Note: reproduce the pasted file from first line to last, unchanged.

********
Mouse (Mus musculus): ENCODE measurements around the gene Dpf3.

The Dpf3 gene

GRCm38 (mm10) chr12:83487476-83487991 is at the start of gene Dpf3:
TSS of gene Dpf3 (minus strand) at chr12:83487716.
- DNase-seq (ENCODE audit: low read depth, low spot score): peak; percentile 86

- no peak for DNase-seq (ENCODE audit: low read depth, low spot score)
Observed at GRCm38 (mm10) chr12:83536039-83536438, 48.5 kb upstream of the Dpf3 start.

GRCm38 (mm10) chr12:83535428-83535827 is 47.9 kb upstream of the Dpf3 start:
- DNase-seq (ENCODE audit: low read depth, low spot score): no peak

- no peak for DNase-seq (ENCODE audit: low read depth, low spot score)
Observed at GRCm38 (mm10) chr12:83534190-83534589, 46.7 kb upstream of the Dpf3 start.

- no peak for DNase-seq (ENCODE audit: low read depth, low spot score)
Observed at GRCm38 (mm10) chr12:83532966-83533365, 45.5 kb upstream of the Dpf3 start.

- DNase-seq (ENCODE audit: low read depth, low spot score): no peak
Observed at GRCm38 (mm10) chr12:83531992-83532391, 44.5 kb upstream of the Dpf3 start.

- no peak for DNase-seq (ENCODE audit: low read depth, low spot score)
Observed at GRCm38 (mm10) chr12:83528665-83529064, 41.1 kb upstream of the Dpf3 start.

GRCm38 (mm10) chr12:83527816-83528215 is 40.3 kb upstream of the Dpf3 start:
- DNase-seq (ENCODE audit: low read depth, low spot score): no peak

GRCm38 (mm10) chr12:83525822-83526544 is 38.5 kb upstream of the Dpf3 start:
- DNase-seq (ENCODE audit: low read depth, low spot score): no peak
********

Mouse (Mus musculus): ENCODE measurements around the gene Dpf3.

The Dpf3 gene

GRCm38 (mm10) chr12:83487476-83487991 is at the start of gene Dpf3:
TSS of gene Dpf3 (minus strand) at chr12:83487716.
- DNase-seq (ENCODE audit: low read depth, low spot score): peak; percentile 86

- no peak for DNase-seq (ENCODE audit: low read depth, low spot score)
Observed at GRCm38 (mm10) chr12:83536039-83536438, 48.5 kb upstream of the Dpf3 start.

GRCm38 (mm10) chr12:83535428-83535827 is 47.9 kb upstream of the Dpf3 start:
- DNase-seq (ENCODE audit: low read depth, low spot score): no peak

- no peak for DNase-seq (ENCODE audit: low read depth, low spot score)
Observed at GRCm38 (mm10) chr12:83534190-83534589, 46.7 kb upstream of the Dpf3 start.

- no peak for DNase-seq (ENCODE audit: low read depth, low spot score)
Observed at GRCm38 (mm10) chr12:83532966-83533365, 45.5 kb upstream of the Dpf3 start.

- DNase-seq (ENCODE audit: low read depth, low spot score): no peak
Observed at GRCm38 (mm10) chr12:83531992-83532391, 44.5 kb upstream of the Dpf3 start.

- no peak for DNase-seq (ENCODE audit: low read depth, low spot score)
Observed at GRCm38 (mm10) chr12:83528665-83529064, 41.1 kb upstream of the Dpf3 start.

GRCm38 (mm10) chr12:83527816-83528215 is 40.3 kb upstream of the Dpf3 start:
- DNase-seq (ENCODE audit: low read depth, low spot score): no peak

GRCm38 (mm10) chr12:83525822-83526544 is 38.5 kb upstream of the Dpf3 start:
- DNase-seq (ENCODE audit: low read depth, low spot score): no peak